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Cruise Quarters - A Novel About Casinos and Cruise Ships Paperback – April 8, 2011
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About the Author
Growing up in a straight laced Southern family, I was always fascinated with casinos. In my twenties on a summer hiatus from teaching in North Carolina, I drove to California and became a dealer at Caesars in Lake Tahoe. My mother highly disapproved of my working in a casino, "a place so bad it has 'sin' in the middle." Eventually, I succumbed to pressure from the family and returned east to take a high-tech job in Boston. I also began working on my MFA in writing at Emerson. I wanted to write the first realistic novel about casino life from the perspective of an experienced table games dealer. I am always amazed that normal and sometimes quite intelligent players become absolutely clueless in the casino. They repeat superstitious nonsense and no amount of logic can change their position. On a whim I submitted an article to The Boston Tab, about trying to find a rent control apartment. To my amazement they published it and I even received my first piece of fan mail. Spurred on by that success, the next week, after a few glasses of wine at lunch, I called the editor of the Brighton Allston Journal and told him I should write a humor column. While in Boston I was offered the opportunity to join Princess Cruises as a croupier. Jumping at the chance, I spent the next five years circling the globe. Sometimes life exceeds your dreams. I was awed by the wonders of Venice, the fjords of Norway, and the Northern Lights in Leningrad but on the downside I also watched glaciers melt at an alarming rate in Alaska, snorkeled to coral reefs killed by pollution in the Caribbean, and witnessed the devastation as the Amazon burned. It was the best education I could ever have had. Taking advantage of every opportunity to be a tour guide, I soaked in as much history as I could. I returned from ships with a very special souvenir, my husband Ray. Besides being a handsome Glaswegian, he is my co-author. We also produced a movie on walking the 500-mile "Camino De Santiago," in Spain. The Desert Woman and the Desert Sun both featured stories about our walk. When we were researching the Camino we could never find a good practical guide on the terrain and the trail, the things a person would experience every day, although there was plenty on the architecture and history. So seeing a need we made a movie of our journey. It is a thrill to come home and find orders from such diverse countries as Japan and Denmark. The address for our movie is: www.caminovideo.com.
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Top Customer Reviews
The book is about what takes place behind-the-scenes as told by a lady croupier. If you think the guests are having fun, wait until you see what goes on with the crew members.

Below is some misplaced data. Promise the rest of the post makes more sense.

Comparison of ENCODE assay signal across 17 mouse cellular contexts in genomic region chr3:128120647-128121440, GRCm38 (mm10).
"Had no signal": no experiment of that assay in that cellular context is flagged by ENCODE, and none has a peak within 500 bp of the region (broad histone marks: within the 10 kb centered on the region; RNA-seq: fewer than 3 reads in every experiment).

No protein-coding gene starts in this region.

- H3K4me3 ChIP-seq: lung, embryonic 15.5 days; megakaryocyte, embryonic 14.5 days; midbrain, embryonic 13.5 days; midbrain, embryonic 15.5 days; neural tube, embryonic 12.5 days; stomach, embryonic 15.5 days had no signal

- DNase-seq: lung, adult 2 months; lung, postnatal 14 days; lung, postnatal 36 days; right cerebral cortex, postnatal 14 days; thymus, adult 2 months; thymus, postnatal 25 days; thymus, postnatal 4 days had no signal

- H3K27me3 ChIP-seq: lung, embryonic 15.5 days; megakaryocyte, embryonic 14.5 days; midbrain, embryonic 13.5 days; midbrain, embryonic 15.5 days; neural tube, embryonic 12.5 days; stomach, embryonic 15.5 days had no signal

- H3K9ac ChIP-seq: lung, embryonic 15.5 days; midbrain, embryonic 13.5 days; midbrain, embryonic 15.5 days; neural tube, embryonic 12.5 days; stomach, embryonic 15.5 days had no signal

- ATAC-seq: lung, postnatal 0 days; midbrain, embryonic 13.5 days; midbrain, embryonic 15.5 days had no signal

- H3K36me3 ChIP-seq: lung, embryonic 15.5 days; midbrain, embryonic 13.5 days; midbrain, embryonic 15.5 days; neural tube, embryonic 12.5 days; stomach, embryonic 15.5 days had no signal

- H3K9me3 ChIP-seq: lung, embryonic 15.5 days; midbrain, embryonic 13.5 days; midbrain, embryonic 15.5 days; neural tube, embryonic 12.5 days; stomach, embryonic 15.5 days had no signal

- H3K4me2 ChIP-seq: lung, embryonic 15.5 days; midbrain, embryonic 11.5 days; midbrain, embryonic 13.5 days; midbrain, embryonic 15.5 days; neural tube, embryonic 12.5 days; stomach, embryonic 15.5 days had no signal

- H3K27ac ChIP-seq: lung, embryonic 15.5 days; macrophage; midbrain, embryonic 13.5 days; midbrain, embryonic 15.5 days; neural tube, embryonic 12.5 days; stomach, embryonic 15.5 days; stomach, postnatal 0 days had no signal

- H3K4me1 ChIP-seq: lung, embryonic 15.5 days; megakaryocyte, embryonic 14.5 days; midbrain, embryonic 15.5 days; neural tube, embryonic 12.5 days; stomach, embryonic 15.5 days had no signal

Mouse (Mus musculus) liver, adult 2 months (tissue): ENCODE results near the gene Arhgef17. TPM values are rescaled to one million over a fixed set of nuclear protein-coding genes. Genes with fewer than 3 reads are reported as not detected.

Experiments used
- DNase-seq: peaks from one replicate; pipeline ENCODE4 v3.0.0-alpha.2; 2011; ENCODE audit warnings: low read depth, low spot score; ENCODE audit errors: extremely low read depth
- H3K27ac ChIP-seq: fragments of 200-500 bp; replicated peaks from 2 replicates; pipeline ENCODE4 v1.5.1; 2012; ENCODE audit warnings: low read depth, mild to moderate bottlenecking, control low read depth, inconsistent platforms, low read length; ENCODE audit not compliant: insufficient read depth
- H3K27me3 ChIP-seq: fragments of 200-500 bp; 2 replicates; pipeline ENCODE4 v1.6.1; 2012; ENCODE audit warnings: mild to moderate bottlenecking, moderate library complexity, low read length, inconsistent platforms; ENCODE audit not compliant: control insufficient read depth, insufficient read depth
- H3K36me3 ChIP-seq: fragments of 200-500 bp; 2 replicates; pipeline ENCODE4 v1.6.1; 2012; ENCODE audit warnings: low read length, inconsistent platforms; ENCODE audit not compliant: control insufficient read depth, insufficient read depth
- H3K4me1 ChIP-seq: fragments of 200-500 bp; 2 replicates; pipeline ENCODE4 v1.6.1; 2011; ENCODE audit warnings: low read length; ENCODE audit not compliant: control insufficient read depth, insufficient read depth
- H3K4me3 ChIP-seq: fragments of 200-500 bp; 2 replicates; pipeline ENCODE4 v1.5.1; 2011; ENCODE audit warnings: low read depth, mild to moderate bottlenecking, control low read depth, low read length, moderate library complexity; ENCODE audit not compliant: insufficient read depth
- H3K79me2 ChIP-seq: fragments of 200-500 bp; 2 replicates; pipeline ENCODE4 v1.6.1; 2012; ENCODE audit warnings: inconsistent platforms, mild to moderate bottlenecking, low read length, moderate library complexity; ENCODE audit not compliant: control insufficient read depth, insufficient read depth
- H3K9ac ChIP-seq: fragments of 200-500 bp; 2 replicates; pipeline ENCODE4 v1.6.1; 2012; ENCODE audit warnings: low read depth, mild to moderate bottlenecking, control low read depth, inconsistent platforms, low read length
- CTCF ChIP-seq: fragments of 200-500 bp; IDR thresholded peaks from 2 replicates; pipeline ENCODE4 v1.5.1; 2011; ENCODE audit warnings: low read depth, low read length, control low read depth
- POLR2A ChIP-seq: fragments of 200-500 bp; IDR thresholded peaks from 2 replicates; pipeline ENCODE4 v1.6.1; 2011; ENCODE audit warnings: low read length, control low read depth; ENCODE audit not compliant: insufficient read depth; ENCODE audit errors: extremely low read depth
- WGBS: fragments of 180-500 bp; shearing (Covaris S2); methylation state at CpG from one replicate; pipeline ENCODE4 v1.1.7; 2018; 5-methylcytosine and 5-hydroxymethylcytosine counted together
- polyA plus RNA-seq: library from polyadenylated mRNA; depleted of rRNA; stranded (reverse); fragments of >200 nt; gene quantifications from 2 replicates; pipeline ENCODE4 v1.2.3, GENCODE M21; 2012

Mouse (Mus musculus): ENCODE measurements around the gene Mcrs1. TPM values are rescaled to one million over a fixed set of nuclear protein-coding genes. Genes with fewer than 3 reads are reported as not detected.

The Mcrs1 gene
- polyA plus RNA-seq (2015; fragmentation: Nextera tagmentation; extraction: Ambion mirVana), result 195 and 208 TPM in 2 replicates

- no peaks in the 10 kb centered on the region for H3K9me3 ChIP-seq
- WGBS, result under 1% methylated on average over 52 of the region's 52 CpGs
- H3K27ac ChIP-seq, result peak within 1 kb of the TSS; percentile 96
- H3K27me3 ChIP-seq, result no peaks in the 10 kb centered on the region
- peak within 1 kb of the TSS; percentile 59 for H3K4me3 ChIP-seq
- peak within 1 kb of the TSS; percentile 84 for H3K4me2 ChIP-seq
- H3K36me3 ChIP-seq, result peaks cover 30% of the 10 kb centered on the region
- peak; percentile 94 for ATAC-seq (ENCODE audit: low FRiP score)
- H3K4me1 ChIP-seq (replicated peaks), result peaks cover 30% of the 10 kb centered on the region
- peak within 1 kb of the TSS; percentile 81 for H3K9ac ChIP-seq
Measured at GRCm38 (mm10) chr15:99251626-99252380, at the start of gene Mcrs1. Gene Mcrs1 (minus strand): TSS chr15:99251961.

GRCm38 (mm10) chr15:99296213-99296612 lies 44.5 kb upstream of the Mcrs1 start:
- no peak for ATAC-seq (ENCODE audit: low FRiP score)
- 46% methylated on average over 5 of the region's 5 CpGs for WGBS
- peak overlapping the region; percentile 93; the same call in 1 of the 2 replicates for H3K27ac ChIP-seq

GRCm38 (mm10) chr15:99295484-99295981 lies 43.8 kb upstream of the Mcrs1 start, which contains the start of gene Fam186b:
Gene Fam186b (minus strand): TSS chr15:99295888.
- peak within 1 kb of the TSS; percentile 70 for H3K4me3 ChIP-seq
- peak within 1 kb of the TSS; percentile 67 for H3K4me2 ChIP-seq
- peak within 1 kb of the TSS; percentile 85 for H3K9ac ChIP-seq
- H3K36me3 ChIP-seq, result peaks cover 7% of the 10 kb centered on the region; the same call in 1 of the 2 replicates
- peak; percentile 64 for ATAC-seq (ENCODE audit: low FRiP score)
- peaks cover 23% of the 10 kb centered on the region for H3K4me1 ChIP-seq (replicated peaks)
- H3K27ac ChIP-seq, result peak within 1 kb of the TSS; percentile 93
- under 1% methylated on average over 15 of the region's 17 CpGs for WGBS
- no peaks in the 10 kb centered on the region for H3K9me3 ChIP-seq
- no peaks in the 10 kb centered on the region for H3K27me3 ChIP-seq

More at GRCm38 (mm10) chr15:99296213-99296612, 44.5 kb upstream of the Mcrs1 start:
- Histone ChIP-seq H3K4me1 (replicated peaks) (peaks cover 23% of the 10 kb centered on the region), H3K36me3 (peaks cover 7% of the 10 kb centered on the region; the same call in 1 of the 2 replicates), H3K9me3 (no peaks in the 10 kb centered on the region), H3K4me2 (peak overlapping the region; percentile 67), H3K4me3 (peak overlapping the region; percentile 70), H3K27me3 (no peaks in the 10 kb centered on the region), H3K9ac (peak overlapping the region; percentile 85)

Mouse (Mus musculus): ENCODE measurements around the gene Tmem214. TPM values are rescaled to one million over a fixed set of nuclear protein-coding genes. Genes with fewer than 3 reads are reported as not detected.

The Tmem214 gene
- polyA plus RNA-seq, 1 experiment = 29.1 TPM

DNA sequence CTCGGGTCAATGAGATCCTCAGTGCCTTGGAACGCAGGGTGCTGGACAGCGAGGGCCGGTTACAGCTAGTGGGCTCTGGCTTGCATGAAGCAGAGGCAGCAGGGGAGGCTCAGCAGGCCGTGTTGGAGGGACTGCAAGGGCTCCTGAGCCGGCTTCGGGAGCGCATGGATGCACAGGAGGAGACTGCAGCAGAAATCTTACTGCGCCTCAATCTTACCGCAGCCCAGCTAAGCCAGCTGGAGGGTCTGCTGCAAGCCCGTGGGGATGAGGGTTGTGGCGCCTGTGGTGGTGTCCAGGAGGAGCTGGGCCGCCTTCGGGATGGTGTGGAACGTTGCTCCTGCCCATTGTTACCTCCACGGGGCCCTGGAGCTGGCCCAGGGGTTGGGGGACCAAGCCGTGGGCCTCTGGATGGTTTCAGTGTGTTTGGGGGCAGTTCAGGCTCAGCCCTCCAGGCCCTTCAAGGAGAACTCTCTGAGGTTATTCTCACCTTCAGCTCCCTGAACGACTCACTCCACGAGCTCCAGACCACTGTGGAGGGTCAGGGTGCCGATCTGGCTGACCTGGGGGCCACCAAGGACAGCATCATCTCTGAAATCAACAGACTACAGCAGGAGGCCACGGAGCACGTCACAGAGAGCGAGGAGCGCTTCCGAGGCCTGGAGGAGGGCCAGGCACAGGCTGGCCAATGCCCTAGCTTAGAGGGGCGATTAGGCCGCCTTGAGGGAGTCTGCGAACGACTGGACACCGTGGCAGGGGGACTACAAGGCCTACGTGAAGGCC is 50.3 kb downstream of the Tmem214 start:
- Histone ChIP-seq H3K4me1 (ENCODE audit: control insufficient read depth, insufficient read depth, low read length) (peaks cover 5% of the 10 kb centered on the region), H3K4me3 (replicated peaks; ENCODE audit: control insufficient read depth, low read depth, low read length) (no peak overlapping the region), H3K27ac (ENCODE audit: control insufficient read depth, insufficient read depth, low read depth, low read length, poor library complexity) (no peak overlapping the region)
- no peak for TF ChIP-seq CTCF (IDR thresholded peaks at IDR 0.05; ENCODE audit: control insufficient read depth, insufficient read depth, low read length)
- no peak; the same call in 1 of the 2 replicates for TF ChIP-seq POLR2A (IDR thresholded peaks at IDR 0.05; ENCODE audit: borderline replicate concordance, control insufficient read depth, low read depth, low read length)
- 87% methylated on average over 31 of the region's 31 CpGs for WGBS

Actually, there's a lot more to the book than just fun and games. I learned what it's like to actually work on a cruise ship. It's so different than any other job that I can imagine. Even though it's a fascinating occupation, there's a tremendous amount of pressure that comes with the job as well. No wonder the crew likes to unwind whenever they can.
One of the things I liked best about the book was the descriptions of the exotic places the cruise ship visited. Most were off the beaten 'tourist' path. These are the discoveries that only someone who's been there many times would know about. They were described with such detail that I felt like I was right there with them. It's a wonderfully written book.
As I said, the lead character is a croupier in the ship's casino...so there's a lot of good advice and funny stories about the gambling side of cruise ships as well. From the front cover to the last page... I was hooked! If I could give it ten stars...I would!
Cara made her living as a casino dealer on this cruise ship and throughout the story I found myself at the gambling tables filling my head with more insight than I ever dreamed of. Numbers, gamblers and those that gamble. "A Gambler Knows to Celebrate A Win Tonight Because Tomorrow Might Be A Loss." Now I know what a Counter is and now I know a few `non-fail' proof systems.
"In Life As In Cards, Never Show Them You Are Nervous". "Next stop, Rio de Janeiro, the City of hot nights and beautiful women." I probably enjoyed the visits to other countries the best, but if I go to a casino, I'll be re-reading this book.
A romantic trip to beautiful places - highly recommended.
Well, it is a month later and I just finished this book. I wish I had finished it before I rated it and will do so from now on. If I had waited, I would have knocked it down to 2 stars. It seems like the author decided the story was over and just wrapped it up as fast as she could. The ending was contrived and had little to do with cruising. This was just one of those books that I didn't get.
But, the heart of this novel is the love story between Sarah and Paul, two card dealers who find one another after what most of us would believe to be a glamorous life of freedom and world travel. The reader quickly finds that the world of cruise ships and casinos is both insular and lonely especially for a single woman. The "Welsh Wonders" who can disappear like a wizard when an affair becomes inconvenient and Italian waiters, who never miss an opportunity to serve up more than a meal are easily replaced by a battery operated "husband" purchased in the red light district of a sea port city. For Paul, the danger of a six month stint in a newly capitalist Moscow casino brings him to question if relationships are based in mutual affection and respect or are they just an entree to exploitation?
As the cards are laid out on the table we see that love conquers not only cynicism and rough seas but for those of us who might bet on hope over reason it could pay off big in the end.